The festival is also unique in how the prizes are defined. Namely, each winner receives a mentoring workshop with the judge whose expertise lies within the given category. The focus of this award is thus on the value of knowledge sharing, rather than on a material value such as a financial reward. This approach underscores the importance of collaboration and the exchange of ideas and expertise. Meaningful rewards thus come from the enrichment of minds and the spread of valuable information that can contribute to collective growth and the lasting impact of knowledge. Additional awards were also given to the “Overall Best Film” and the public’s favourite, the latter being based on an audience voting system.
This year, a single film Penny and the Harvest Mice won three key awards: The Overall Best Film, best film for People and Nature, and the Public Vote award. The storyline followed Penny, who spent 42 years working in the Chester Zoo Nature Reserve, dedicating her career to the protection and conservation of harvest field mice, an endangered species from the UK. Initiating the project for the recovery of field mice populations back in the ’80s, Penny, along with other like-minded enthusiasts, commenced the release of harvest field mice in 2002.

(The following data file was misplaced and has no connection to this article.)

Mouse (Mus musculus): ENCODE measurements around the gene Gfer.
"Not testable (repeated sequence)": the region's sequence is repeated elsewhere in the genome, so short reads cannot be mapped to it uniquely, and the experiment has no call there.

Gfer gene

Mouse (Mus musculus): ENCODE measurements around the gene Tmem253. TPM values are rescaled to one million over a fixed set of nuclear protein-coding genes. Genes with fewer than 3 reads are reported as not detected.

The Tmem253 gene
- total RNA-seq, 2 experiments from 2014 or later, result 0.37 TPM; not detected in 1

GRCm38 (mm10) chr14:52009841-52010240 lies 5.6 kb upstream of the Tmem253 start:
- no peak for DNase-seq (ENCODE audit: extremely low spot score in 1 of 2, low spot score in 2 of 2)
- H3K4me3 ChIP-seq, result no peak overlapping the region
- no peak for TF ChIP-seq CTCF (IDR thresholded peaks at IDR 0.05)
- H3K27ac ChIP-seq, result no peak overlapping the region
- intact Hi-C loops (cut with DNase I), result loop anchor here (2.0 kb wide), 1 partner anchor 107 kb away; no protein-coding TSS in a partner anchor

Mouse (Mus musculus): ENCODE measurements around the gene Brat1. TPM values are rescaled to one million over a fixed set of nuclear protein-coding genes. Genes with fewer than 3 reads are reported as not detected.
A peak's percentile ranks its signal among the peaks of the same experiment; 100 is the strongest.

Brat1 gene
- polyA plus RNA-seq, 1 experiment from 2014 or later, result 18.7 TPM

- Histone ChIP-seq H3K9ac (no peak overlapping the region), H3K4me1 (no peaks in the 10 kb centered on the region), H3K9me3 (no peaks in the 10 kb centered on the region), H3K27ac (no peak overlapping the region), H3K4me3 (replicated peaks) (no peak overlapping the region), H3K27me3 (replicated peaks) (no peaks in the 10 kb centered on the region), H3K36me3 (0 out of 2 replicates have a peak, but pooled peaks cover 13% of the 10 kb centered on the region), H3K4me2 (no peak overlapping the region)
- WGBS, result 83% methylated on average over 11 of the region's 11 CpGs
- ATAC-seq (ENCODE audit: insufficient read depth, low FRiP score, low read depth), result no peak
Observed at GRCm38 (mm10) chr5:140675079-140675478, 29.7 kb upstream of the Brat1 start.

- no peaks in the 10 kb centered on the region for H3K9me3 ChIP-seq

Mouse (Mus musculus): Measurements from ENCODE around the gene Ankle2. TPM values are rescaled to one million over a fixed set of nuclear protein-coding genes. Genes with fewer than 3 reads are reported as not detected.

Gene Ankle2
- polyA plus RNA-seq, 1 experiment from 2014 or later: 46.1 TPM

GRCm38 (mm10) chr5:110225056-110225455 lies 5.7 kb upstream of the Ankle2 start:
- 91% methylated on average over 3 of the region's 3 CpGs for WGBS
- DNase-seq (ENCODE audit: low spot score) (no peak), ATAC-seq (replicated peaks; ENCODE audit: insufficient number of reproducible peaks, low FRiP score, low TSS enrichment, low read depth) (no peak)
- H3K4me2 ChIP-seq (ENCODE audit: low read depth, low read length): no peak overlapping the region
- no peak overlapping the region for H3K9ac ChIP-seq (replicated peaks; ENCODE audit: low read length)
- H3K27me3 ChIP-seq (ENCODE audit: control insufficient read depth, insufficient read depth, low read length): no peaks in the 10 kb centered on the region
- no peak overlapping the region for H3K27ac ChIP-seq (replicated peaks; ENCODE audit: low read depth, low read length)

Meaningful rewards thus come from the enrichment of minds and the spread of valuable information that can contribute to collective growth and the lasting impact of knowledge.
Since then, field mice have expanded successfully into new territories, establishing flourishing populations and indicating a promising recovery. The film, created by the Zoo Nature Reserve where Penny worked, adeptly depicts UK wildlife and the broader natural world as an integral part of our national heritage. A significant takeaway is the idea that effective change goes beyond individual action—it requires inspiration that encourages others to unite in a common cause, reinforcing the critical role of collaboration and collective effort.